This isn’t a question of trusting or doubting the recommendations made by black-box analytics. To do your job effectively, you need a sense of context. In order to be alerted to an anomaly, it’s important to be clear about what is, in fact, an anomaly. What’s the normal behavior of that system? Where has it deviated? What features significantly influenced the anomaly? To obtain this level of detail may require placing some constraints on your analytics solution; the more complex the analytics, the harder it is to demonstrate the machine-learning process and the logic in the decision making. It’s give-and-take to be sure, so you need to consider the value of interpretability as a key feature of an effective solution.

Data scientist dependence

Many organizations have turned to data science teams—an expensive, scarce resource—to address all of these pains. While data science teams may alleviate some of the heavy load, they typically manually analyze historical data in an offline batch analysis mode—and with custom solutions that are applicable only to the limited data they are looking at. Or they may use machine-learning tools that require significant expertise to define and regularly tune modeling parameters. What you need instead is an online, real-time approach to analysis that is robust to a large variety of data characteristics that may not be known a priori. 

Focus on your needs, not the hype

Driven by futuristic applications for machine data—autonomous vehicles, smart grids—machine learning has become one of the top buzzwords in the C-suite. But there’s a big gap between those concepts and the reality of what’s possible in the short term. Avoid falling into the trap of thinking too big and creating too high a bar to entry for yourself. Forget the hype and keep it real.

Doing machine learning right requires it to be at the heart of your IT Ops processes. If you have an existing log analytics system, it should be a part of the system and not some bolt-on tool with algorithms. If you’re evaluating new systems to handle your data, you should examine how the machine learning works: Is it unsupervised machine learning? Does it come with an intuitive interface? Does it require data to be pulled out of one system to another? Can it spot anomalies in real time at the rate that your data is being ingested? Can it alert your key IT Ops personnel, and if so, will they be able to react in the manner that your business requires?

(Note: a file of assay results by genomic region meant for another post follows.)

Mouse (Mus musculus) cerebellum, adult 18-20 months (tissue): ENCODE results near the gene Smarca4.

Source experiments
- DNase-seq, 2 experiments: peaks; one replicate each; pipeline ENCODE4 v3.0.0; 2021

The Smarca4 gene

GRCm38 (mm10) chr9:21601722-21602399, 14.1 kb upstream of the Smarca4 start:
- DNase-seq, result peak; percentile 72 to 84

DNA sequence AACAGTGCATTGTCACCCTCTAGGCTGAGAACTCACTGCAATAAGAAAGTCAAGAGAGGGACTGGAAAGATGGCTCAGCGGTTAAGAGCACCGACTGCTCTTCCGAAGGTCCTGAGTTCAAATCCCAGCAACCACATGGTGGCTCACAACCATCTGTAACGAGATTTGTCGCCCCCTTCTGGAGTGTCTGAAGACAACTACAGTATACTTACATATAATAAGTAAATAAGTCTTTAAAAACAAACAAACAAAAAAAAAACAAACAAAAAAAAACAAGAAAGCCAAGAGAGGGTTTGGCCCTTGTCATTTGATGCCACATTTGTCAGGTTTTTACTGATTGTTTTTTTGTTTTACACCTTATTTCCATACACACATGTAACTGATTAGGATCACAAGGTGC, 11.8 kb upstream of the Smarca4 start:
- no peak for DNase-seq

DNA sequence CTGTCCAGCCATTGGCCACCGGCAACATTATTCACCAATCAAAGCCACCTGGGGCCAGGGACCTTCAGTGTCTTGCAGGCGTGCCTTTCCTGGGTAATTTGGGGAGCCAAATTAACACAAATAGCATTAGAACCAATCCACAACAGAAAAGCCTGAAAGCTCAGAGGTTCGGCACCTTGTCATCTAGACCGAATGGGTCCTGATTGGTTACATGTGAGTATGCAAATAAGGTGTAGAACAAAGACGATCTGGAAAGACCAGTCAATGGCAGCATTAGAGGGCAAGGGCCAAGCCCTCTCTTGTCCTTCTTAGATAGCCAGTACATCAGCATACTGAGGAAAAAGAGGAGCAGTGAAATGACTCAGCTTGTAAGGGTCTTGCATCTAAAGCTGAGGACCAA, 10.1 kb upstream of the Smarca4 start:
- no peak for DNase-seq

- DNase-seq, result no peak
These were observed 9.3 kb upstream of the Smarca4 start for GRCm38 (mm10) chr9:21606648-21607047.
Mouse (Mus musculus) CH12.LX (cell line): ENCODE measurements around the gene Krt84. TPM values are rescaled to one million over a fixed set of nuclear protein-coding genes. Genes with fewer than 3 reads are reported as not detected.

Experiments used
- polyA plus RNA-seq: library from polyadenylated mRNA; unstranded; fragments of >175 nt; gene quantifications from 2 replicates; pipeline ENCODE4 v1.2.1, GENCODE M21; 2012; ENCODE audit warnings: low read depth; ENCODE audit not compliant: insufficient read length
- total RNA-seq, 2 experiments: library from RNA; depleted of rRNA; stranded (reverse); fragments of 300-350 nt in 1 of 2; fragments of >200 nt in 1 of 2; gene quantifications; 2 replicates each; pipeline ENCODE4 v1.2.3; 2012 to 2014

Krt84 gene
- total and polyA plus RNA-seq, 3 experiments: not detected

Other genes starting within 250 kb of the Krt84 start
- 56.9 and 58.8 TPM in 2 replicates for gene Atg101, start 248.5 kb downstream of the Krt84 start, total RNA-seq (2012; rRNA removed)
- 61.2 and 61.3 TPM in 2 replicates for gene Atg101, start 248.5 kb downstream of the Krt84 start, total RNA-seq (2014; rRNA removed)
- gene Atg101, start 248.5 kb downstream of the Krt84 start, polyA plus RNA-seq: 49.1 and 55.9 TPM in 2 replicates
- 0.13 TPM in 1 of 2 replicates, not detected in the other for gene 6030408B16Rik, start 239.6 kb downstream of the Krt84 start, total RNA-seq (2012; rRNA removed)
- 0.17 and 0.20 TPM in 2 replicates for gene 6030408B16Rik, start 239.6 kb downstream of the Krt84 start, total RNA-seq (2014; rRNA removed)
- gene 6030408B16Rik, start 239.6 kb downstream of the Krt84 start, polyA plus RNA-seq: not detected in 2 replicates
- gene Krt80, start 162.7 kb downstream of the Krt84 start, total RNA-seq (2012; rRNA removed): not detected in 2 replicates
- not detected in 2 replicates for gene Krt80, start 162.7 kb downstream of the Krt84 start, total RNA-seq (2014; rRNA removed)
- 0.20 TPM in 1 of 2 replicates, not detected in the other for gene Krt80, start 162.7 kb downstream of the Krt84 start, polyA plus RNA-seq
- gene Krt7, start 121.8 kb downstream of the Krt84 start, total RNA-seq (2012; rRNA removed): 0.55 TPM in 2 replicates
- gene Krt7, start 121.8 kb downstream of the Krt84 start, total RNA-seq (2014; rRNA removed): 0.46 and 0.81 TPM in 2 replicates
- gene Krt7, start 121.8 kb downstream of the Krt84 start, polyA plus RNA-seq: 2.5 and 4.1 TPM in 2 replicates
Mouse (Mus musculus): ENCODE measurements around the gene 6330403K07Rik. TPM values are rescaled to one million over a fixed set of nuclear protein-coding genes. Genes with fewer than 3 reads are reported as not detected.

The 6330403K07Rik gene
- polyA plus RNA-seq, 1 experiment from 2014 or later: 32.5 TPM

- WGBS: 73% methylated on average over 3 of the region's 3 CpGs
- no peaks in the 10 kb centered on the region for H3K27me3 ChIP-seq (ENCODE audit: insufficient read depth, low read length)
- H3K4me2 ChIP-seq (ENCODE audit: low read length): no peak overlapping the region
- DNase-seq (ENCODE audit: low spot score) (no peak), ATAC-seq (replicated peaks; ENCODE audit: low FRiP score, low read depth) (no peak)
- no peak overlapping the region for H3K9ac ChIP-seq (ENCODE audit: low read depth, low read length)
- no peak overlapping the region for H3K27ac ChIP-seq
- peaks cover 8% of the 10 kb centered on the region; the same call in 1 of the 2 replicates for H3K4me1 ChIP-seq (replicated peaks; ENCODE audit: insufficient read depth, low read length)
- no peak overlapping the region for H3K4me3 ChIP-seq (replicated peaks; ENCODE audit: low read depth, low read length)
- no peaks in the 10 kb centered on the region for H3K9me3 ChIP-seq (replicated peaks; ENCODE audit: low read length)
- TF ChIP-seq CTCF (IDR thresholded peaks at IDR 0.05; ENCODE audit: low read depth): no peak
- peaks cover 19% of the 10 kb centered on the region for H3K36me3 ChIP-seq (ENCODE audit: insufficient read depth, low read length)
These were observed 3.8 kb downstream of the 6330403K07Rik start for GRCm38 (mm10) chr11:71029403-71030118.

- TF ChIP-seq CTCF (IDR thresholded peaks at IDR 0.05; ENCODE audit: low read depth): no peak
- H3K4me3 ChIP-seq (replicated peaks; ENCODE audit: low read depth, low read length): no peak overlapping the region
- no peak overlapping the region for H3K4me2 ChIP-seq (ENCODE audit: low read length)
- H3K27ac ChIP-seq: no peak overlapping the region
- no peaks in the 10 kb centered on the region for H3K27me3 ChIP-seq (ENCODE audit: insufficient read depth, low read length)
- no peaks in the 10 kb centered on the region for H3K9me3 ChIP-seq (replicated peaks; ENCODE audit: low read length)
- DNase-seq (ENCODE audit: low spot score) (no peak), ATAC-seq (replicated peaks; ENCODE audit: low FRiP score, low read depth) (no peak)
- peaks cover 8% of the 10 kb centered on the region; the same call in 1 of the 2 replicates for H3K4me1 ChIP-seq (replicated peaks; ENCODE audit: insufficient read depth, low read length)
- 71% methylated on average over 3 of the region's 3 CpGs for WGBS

Companies are ingesting massive amounts of live data streams, and that on its own can feel like a major accomplishment. But data volume isn’t the endgame. The real question is: What now?

Make it a priority to gain visibility into those data streams; otherwise none of that data-ingesting work matters. Ask yourself what the use case is. The initial use case should not be something massive such as cybersecurity. Instead, to home in on the appropriate use case, ask yourself: “What’s the value of all that data to the business? What could we learn from it?”

Take Windows event logs, for example. A viable use case goes beyond simply answering, "What's going on with these machines?” The real value comes with the ability to detect anomalous user behavior and to identify what’s happening when and where. Only with this deeper insight can you build—step by step—the foundation to manage operations better, identify cyberthreats, and reduce fraud. And over time, you will put yourself in the position to pursue bigger and bigger aspirations.

Share your team's experiences with machine learning in the comments below. What have you learned along the way?